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IT 3100: Systems Design and Administration I

File Systems

Due according to the class schedule.


In this assignment, you will configure the disk on a machine to have many partitions and create many different filesystems with various configurations. Finally, you will explore the data and file storing properties of the different file systems and configurations.

NOTE When choosing file sizes below in cfdisk, make sure you are using the MB or GB options, rather than just M or G

Use the virtual machine with a large disk

You should already have a virtual machine with a large disk from a previous assignment. It should meet the requirements listed here. If it doesn’t, then remove it and create the machine again.

This system should have an 8 gigabyte disk. During the installation, do a manual configuration of the disk space. Allocate a primary partition of 6GB for the / filesystem and a primary 512MB partition for the swap area. Leave the rest of the disk space to be configured after the installation has been completed.

Before you begin, check the following

Check to see if your system installed in GPT mode or MSDOS mode. Primary, Extended, and Logical Partitions are only available in msdos mode. To check this, execute the following command sudo fdisk -l /dev/sda | grep label. If the Disklabel type is NOT dos, you will need to perform the following commands:

Re-execute the above fdisk command to see if the disklabel changed. You now need to update grub or your system will not boot. So do the following:

Reboot the machine. If it doesn’t come back up, see your instructor.

Before moving on, after the machine comes back up, delete the /dev/sda1 partition using cfdisk. Write the changes, exit, and use partprobe. Now, you can use the free space to create the partitions outlined below.

Create partitions

After the system has been installed, create the following additional partitions:

Create file systems

Create file systems on the 10 50MB partitions as described below. All ext filesystems should be configured with the ‘type’ of 83 in cfdisk. All VFAT should be configured with the ‘type’ of b. All NTFS should be configured with the ‘type’ of 7.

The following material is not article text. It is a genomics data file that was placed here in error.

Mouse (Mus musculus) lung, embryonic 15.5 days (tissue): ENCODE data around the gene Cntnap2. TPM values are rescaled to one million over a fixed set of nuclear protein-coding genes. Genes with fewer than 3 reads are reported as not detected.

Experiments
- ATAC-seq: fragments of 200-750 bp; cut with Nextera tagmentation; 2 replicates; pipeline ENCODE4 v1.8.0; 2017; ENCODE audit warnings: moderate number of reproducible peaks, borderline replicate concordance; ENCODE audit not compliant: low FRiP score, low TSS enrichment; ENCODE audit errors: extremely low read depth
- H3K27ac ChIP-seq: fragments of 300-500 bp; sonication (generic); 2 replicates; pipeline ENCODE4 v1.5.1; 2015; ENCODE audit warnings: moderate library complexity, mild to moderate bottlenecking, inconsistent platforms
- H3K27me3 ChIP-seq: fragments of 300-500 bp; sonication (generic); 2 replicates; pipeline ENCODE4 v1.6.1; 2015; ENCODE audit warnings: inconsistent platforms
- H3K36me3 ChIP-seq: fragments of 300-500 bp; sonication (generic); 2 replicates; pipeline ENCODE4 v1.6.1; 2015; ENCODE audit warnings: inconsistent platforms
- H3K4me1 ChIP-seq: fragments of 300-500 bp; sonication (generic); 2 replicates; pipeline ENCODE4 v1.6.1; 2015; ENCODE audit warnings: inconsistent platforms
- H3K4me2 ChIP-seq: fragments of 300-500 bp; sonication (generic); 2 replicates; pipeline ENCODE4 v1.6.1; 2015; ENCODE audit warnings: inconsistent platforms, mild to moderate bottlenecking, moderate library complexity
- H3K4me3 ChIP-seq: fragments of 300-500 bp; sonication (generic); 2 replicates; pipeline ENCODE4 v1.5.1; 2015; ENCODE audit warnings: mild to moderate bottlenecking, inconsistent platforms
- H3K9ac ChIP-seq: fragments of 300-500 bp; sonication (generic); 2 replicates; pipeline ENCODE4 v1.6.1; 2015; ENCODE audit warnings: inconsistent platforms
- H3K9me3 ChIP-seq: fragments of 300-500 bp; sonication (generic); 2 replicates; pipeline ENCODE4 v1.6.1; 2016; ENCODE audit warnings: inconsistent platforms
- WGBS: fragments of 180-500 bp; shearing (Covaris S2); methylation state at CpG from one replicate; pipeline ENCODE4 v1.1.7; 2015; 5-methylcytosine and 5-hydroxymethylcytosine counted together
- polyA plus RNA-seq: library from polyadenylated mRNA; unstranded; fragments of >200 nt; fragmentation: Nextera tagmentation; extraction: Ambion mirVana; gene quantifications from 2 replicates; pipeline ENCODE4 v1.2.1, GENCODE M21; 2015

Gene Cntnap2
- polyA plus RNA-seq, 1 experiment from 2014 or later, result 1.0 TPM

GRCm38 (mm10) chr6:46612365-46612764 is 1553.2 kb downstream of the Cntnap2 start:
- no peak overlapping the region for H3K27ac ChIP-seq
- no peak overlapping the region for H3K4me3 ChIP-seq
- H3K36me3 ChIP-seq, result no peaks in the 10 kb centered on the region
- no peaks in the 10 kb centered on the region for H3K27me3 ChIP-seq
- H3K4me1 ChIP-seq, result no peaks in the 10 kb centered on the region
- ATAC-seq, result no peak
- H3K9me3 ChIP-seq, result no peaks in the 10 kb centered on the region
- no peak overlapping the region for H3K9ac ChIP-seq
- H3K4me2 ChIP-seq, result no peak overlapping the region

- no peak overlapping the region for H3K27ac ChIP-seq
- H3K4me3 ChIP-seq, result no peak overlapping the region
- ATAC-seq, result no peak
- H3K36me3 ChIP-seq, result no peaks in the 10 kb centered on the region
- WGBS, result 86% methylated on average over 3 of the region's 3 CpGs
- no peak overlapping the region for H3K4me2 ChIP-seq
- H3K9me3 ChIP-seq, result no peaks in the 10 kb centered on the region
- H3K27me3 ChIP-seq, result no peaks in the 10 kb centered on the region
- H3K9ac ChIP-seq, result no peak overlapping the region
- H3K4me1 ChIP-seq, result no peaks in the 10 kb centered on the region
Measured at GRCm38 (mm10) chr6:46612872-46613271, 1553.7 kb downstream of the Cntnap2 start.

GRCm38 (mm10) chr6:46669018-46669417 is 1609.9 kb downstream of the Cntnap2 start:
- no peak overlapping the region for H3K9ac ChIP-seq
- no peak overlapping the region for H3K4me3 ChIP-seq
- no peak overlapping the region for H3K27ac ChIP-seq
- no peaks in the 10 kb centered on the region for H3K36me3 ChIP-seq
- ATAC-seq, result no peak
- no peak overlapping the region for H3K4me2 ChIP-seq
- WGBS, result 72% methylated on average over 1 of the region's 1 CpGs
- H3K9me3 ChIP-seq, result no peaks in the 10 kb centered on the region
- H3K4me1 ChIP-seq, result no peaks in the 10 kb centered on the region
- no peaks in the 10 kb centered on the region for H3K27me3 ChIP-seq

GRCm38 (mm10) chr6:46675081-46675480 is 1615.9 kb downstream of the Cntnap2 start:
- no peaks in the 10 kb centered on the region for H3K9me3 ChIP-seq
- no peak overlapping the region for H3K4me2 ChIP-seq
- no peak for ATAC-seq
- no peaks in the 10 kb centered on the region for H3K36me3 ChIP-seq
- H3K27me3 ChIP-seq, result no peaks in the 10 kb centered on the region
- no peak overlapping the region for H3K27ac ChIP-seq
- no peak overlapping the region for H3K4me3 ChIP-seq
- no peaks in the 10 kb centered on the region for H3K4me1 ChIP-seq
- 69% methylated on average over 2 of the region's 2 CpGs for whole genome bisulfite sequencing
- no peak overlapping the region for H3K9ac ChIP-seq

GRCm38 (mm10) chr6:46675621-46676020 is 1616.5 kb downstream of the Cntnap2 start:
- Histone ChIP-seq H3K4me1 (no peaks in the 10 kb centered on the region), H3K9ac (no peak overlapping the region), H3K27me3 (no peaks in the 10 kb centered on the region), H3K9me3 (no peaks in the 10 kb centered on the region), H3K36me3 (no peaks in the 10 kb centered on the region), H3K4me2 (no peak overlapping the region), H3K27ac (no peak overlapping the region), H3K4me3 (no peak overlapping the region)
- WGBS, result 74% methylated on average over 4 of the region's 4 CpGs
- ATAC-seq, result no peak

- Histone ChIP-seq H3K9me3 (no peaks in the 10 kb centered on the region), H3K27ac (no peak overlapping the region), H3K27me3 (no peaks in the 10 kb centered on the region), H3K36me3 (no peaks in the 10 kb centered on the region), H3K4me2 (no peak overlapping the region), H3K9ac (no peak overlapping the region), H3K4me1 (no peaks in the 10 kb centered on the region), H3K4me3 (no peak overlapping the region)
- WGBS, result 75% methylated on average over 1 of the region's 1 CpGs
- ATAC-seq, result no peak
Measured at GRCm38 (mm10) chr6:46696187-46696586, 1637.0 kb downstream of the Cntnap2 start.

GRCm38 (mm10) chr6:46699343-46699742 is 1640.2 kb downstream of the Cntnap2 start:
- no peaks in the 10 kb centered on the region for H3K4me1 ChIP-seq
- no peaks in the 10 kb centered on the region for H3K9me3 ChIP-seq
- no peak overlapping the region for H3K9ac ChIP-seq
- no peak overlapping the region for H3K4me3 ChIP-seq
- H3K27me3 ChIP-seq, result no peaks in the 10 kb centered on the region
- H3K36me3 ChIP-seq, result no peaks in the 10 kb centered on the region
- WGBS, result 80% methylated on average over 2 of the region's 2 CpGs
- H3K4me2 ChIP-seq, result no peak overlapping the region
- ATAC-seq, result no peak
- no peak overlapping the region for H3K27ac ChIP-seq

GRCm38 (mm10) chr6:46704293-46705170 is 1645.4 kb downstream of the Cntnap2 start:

Mount file systems

Create a directory named /space. Inside this directory, create 10 directories to mount the directories listed above.

These 10 directories will be the mount points for the 10 file systems created in the previous section.

Put entries in /etc/fstab for these all of these file systems to be mounted at boot time. Manually test the mounting and umounting of the file systems. Then reboot the machine to verify boot-time mounting.

Exercise the file systems

Be sure that your file systems are all correctly mounted before proceeding.

Be sure NOT to run these tests in your root file system.

Understanding file systems

The other partition

Create an ext4 file system on the other 200MB primary partition created. Make this file system the storage location for all of the users’ data, /home.

This work must be completed such that no user data is lost in the process, and such that the /home file system will be mounted automatically at boot time.

Be careful not to lose the contents of your current files.

Submission File Format

This assignment has an additional submission requirement of submitting the 5 charts described above in PDF format.

The submission file is a UNIX text file, and must have this format, exactly!

The file must be named fs_info.txt.

host:        ip_address_of_your_file_system_machine
devices:     device_name1, device_name2, ..., device_name10
homedevice:  device_name
mountpoints: mount_point1, mount_point2, ..., mount_point10

For example, my file would look like this:

devices:     /dev/sda5, /dev/sda6, /dev/sda7, /dev/sda8, /dev/sda9, /dev/sda10, /dev/sda11, /dev/sda12, /dev/sda13, /dev/sda14
homedevice:  /dev/sda3
mountpoints: /space/e1, /space/e2, /space/e3, /space/e4, /space/v1, /space/v2, /space/v3, /space/n1, /space/n2, /space/n3

Submission and Passoff

Last Updated 08/07/2020